Can anyone enlighten me? Or are we drifitng dangerously close to Barrydom?

Think I might put aluminium mesh behind the bumper this weekend. And get some evil - eye headlights....
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Post by DavidRutherford » Tue Feb 21, 2006 11:53 am

There are 2 reasons why putting the car lower on the motorway *might* be of benefit.

1) C of G is lower, hence car is (very slightly) more stable.

2) if the car is fitted with a front airdam/splitter that is lower than the floorpan of the car, then the ratio of height of air going under the car to the height of the floorpan will be reduced, and hence generate a very slight low pressure under the floor of the car.

What you risk of course is hitting the bump stops on big undulations, and you look smaller to all the other traffic, so they might take even less notice of you.

Personally, I would just leave the car in normal height.

Or, maybe set "normal" height to be ever-so-slightly lower than usual (with the anti-roll-bar clamps), and be more inclined to select "intermediate" height for things like kerbs, dips, rises and speed-bumps.
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Post by Toddman » Tue Feb 21, 2006 1:42 pm

This topic has caused many arguments over at BX 16v LOL!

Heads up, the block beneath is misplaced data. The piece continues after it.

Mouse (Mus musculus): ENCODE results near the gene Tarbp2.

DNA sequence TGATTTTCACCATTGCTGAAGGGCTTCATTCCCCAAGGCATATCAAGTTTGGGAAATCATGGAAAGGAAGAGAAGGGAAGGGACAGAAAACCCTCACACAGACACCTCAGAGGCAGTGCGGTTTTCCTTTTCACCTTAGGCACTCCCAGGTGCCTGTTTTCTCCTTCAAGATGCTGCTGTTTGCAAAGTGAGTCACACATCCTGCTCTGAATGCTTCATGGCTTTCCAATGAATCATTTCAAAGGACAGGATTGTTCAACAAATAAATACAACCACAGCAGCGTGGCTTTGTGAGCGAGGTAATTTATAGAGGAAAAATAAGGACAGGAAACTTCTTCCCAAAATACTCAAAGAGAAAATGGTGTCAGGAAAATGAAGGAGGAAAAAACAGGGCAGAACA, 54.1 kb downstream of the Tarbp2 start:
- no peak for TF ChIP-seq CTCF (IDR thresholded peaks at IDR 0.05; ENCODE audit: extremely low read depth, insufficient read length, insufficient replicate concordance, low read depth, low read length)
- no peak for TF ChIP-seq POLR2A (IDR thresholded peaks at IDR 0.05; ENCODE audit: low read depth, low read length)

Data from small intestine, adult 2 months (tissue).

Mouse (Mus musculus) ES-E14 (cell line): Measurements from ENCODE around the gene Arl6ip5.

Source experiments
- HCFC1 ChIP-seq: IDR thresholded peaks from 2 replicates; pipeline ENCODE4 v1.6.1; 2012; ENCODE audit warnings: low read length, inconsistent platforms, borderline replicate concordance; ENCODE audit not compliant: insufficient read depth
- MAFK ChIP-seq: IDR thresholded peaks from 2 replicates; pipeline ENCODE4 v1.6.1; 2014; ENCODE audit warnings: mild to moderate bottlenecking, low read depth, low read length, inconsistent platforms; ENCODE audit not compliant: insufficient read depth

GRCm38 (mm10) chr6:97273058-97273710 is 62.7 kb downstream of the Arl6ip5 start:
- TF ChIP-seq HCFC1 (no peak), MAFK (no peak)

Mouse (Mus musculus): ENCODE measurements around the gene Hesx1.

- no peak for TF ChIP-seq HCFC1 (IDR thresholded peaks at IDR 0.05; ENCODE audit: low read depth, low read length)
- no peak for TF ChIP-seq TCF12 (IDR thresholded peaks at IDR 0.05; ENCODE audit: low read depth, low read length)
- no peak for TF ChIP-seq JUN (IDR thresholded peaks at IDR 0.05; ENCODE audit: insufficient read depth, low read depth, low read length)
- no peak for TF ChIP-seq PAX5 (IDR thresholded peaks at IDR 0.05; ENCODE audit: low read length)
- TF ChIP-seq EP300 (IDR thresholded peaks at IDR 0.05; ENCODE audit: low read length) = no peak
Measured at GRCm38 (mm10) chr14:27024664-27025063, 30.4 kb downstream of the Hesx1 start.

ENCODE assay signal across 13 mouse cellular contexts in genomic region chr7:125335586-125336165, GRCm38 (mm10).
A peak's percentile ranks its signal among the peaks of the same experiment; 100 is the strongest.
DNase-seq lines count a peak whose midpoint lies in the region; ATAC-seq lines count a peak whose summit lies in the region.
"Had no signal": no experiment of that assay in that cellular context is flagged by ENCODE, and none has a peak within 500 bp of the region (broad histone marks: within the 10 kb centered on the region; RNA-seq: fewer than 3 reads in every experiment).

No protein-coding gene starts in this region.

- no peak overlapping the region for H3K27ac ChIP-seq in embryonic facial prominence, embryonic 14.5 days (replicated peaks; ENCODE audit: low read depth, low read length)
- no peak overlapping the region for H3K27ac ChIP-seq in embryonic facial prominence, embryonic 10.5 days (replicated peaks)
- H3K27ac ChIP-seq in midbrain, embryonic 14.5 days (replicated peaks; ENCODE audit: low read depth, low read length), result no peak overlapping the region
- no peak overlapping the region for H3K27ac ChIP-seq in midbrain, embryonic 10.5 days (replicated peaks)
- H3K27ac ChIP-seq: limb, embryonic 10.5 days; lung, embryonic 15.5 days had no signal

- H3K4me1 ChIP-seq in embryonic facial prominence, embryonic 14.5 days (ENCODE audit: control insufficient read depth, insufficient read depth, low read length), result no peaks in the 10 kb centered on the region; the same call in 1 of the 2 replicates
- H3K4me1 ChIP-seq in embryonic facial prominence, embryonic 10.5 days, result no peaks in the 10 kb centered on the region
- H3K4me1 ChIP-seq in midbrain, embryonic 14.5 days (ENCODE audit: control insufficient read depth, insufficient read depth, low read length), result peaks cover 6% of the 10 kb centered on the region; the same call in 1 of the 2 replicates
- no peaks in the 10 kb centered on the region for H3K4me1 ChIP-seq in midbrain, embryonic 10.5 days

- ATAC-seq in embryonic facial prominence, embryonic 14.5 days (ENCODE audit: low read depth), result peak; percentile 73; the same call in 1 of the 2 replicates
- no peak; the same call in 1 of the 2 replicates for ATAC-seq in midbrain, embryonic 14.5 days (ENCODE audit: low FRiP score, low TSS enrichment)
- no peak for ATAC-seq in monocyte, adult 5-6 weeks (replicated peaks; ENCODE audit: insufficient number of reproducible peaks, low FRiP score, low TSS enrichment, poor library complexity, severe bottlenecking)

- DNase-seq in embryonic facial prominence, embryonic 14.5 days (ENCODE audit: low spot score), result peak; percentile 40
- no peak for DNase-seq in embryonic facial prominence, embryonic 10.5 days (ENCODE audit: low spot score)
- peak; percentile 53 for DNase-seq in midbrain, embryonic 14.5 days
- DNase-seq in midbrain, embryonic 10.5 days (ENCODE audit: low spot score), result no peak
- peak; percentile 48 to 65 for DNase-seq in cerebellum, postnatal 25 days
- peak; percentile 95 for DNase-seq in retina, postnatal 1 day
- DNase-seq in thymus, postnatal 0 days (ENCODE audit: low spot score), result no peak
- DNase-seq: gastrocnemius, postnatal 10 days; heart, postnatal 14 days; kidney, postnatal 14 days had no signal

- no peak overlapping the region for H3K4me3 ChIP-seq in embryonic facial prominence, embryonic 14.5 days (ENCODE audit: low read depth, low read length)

I agree with what David says above.
My particular car is lowered via the roll bar clamps but I have also changed all 4 spheres to suit fast road/track use - The ride compared to a std BX is rubbish comfort wise but that is not an issue for me.
I beleive there is quite a range of "std" tolerance for the height but once you lower outsid eof this it all goes pear shaped with std spheres.
I definitely think the factory range is the best for comfort.

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Post by Way2go » Tue Feb 21, 2006 1:44 pm

Oscar wrote:OK, loads of different information, but I've yet to see anyone make a convincing case for lowering the car on the M-way.
In a word in the case of the GTi .....no! Because you will catch the lowest point on the car which is the exhaust centre clamp on either the road surface or the slightest debris that you drive over. :cry:
Oscar wrote: Can anyone enlighten me? Or are we drifitng dangerously close to Barrydom?
:?: What the **** is Barrydom? Has it got something to do with the land of the Goat?
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Oscar
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Post by Oscar » Tue Feb 21, 2006 2:03 pm

THIS is barrydom

http://www.barryboys.co.uk/mx/

Be afraid.

What is the land of the goat?